22 June 2015

Dutch Supreme Court: employees may strike earlier and without prior notification

Since 1986 the Supreme Court of the Netherlands has held that strikes and other forms of industrial action are only lawful if the action is taken as a last resort (ultimum remedium) and after prior notification. In a landmark decision on 19 June 2015, the Dutch Supreme Court ruled these two rules no longer apply as “stand alone” requirements for lawful industrial action.

According to De Brauw partner Stefan Sagel, who elicited the ruling on behalf of trade union FNV, this ruling by the highest judicial body is a breakthrough with regard to industrial action and the right to strike. “A strike can now also serve as a warning in advance, before the negotiations are at a deadlock. Moreover, as the requirement of prior notification has been set aside as a formal requirement, unions can now resort more easily to more modern forms of industrial action, such as unannounced flash mobs“.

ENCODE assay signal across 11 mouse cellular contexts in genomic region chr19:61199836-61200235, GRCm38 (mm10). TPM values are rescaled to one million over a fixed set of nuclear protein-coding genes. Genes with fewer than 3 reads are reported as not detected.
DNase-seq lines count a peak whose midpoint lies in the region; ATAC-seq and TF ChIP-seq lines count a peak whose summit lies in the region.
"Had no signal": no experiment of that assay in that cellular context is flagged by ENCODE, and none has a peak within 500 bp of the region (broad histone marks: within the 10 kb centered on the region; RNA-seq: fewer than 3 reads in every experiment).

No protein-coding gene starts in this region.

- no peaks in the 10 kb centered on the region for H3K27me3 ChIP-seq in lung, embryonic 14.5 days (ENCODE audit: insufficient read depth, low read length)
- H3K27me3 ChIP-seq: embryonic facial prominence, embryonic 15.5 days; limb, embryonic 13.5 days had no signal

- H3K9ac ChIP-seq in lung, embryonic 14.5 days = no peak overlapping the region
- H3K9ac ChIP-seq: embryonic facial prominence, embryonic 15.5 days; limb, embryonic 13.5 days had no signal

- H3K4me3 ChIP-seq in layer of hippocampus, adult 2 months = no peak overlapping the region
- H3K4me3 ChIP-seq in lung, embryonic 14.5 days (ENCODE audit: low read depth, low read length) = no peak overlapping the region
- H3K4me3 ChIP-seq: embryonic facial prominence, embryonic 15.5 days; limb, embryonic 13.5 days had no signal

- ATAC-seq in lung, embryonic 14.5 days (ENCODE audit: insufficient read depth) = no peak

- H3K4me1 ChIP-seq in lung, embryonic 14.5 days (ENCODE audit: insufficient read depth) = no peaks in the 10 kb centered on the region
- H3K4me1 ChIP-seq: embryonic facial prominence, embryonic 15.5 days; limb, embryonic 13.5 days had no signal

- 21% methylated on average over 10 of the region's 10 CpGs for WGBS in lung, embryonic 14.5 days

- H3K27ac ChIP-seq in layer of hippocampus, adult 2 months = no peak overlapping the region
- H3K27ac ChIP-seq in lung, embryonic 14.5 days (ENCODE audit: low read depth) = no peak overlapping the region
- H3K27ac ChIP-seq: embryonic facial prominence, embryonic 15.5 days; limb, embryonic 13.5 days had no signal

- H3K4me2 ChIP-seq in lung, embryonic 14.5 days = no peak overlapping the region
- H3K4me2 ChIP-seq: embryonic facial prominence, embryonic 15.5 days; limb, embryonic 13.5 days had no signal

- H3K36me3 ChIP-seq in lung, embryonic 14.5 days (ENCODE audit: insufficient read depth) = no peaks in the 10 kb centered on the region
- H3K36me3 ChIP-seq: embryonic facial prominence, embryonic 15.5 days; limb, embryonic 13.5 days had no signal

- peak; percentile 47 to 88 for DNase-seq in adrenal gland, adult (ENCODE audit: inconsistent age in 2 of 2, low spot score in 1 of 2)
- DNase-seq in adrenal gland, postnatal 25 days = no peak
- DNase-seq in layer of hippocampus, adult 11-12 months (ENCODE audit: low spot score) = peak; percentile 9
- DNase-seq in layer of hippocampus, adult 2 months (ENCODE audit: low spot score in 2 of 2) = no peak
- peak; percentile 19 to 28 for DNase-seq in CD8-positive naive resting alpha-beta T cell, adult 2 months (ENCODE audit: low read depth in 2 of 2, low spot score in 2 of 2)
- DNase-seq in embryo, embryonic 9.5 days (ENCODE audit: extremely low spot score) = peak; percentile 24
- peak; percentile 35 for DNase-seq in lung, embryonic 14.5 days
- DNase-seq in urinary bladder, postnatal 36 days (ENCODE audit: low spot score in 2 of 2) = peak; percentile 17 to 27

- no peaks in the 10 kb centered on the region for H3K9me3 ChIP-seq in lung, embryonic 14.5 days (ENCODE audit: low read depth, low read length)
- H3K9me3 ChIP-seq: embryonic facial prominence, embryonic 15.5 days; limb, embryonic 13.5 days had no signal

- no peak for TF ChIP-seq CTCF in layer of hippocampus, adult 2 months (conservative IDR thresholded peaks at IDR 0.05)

Industrial action can still be found unlawful by the courts if, taking all the circumstances of the case into account, that action has a disproportionate effect on the rights and freedoms of third parties, or general interests such as public health or safety. In determining whether a strike or other form of industrial action should be prohibited on that basis, the courts may still take into account whether the action has been called for as a last resort and whether it has been pre-announced. However, these two aspects are from now on only to be seen as relevant factors that should be taken into account together with all the other aspects of the case, instead of formal requirements that have to be met in order for industrial action to be lawful at all.

The Supreme Court based its ruling on the European Social Charter. This is the second time in a short period that the right to strike has been stretched. In October 2014, the Supreme Court ruled that unions are also allowed to call employees of clients or suppliers out on strike in order to put pressure on their employer. Traditionally, trade unions were only allowed to organise a strike in companies when they had a conflict with that company.